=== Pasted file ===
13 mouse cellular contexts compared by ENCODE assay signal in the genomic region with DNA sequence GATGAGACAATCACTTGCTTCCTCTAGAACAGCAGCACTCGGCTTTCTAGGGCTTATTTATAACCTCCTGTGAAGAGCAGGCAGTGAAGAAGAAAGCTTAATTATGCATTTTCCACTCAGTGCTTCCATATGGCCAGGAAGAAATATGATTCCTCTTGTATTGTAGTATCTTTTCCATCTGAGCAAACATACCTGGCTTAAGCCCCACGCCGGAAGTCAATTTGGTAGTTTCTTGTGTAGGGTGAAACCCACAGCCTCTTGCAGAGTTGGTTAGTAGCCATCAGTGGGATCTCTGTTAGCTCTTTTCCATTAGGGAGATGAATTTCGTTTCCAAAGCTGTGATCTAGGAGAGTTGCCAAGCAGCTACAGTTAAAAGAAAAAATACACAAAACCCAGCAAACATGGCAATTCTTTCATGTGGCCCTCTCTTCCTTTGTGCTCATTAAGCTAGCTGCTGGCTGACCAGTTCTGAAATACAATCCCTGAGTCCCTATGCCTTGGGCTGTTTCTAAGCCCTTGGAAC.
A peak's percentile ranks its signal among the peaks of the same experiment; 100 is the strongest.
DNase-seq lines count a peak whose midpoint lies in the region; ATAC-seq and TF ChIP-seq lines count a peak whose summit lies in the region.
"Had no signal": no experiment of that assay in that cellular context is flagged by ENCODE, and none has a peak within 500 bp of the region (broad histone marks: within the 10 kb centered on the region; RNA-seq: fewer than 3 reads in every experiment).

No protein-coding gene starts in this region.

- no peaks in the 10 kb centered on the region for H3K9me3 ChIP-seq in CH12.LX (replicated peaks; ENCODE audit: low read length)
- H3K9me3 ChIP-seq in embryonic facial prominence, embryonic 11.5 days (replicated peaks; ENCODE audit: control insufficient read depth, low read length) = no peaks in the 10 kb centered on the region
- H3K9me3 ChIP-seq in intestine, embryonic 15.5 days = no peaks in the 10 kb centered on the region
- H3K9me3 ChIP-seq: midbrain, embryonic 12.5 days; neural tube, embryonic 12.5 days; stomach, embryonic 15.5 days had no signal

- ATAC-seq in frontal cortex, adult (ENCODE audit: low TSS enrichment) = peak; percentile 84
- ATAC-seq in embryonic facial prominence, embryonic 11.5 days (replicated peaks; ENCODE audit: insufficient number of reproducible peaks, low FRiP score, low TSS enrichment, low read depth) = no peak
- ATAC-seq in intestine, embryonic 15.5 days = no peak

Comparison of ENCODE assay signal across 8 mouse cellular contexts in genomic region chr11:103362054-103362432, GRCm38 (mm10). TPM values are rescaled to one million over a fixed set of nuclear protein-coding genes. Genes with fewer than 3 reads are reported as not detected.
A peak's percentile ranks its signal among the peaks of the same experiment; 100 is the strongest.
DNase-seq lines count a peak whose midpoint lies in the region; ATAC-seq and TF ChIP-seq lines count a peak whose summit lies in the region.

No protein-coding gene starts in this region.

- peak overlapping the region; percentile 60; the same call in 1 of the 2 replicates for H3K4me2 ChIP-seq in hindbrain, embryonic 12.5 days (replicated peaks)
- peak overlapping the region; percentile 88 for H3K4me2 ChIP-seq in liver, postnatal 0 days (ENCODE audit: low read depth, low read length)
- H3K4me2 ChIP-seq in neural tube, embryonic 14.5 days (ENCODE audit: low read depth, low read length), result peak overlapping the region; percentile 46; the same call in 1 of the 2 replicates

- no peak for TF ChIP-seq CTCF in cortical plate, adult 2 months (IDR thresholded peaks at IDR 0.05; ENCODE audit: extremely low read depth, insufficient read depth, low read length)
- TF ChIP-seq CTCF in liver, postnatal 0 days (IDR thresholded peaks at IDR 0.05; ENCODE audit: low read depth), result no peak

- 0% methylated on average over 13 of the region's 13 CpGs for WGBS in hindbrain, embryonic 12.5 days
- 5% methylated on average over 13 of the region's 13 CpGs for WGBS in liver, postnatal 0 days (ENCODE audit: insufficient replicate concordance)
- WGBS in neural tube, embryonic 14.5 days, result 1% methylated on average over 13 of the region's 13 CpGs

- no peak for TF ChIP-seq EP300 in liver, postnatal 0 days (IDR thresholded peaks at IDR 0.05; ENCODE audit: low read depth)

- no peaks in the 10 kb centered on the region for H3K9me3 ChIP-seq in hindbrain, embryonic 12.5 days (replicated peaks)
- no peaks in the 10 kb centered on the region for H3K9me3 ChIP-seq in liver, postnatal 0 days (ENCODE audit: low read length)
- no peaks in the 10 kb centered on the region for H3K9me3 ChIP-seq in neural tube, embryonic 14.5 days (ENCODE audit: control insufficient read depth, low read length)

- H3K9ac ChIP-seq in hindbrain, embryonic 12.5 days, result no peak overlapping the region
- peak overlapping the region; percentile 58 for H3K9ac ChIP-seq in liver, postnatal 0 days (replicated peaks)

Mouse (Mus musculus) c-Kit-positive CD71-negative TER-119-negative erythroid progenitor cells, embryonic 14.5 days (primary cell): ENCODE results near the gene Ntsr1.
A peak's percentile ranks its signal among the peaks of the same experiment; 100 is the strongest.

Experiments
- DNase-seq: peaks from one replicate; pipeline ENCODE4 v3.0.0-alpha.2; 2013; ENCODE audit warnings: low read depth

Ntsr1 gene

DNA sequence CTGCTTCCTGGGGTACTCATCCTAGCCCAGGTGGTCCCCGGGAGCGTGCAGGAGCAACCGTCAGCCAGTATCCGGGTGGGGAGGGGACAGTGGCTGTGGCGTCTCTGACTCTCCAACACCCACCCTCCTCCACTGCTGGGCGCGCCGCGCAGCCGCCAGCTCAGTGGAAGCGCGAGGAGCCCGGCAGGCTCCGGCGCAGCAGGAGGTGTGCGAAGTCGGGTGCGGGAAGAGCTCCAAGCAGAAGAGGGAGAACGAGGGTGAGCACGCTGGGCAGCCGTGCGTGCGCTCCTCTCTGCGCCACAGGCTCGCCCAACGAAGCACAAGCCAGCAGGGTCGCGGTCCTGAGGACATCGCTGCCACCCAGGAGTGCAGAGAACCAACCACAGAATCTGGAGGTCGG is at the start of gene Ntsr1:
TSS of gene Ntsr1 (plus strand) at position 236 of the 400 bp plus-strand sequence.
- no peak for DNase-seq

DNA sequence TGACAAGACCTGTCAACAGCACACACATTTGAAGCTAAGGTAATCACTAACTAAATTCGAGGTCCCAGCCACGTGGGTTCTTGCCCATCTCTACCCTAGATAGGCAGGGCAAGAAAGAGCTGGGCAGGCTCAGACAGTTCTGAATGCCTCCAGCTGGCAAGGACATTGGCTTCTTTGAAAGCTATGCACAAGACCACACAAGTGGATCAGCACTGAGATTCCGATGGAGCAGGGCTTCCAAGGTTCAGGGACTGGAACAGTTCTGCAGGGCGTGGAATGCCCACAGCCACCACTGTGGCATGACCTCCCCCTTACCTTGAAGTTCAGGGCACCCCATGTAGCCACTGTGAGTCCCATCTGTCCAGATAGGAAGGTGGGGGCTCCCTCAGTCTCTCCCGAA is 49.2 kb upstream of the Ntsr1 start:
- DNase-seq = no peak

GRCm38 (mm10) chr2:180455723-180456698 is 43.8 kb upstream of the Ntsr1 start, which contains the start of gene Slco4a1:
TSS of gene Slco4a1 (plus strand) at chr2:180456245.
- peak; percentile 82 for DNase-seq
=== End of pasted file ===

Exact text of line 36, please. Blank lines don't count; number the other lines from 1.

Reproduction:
DNA sequence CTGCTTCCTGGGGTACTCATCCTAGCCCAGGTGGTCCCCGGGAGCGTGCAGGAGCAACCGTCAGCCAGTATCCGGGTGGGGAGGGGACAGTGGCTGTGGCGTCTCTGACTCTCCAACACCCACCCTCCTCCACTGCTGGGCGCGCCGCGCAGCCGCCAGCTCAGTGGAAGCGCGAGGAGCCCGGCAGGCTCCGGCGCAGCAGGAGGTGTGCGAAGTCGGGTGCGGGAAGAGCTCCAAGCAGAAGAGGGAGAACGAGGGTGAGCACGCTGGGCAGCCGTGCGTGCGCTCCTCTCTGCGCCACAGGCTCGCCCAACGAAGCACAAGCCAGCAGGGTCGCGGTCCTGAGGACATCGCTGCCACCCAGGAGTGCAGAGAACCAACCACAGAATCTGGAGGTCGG is at the start of gene Ntsr1: